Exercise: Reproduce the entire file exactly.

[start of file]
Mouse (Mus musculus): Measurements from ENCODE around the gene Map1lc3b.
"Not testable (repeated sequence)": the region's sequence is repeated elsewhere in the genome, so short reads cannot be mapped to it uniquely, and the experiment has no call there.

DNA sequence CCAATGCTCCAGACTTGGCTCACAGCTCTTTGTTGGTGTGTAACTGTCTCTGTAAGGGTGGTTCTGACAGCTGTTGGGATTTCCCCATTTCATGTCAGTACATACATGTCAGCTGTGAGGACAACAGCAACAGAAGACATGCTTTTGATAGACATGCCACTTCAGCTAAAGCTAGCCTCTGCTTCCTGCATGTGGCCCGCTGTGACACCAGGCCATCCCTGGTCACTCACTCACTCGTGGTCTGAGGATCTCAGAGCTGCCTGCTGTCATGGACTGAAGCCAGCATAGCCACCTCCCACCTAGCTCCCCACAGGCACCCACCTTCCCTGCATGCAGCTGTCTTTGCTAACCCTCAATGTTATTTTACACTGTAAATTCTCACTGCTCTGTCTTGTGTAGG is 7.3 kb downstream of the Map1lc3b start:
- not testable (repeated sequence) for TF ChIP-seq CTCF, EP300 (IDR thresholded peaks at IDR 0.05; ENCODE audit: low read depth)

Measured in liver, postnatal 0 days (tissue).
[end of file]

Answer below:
Mouse (Mus musculus): Measurements from ENCODE around the gene Map1lc3b.
"Not testable (repeated sequence)": the region's sequence is repeated elsewhere in the genome, so short reads cannot be mapped to it uniquely, and the experiment has no call there.

DNA sequence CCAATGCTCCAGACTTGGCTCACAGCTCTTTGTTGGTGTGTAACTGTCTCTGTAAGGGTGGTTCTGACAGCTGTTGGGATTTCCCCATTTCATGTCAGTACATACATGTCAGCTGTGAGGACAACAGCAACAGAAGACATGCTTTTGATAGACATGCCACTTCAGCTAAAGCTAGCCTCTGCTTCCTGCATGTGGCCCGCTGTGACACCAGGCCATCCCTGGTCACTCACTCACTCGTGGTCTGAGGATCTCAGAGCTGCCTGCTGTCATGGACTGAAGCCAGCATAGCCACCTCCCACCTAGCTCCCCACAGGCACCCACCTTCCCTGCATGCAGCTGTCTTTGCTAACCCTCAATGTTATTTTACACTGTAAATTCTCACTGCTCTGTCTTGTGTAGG is 7.3 kb downstream of the Map1lc3b start:
- not testable (repeated sequence) for TF ChIP-seq CTCF, EP300 (IDR thresholded peaks at IDR 0.05; ENCODE audit: low read depth)

Measured in liver, postnatal 0 days (tissue).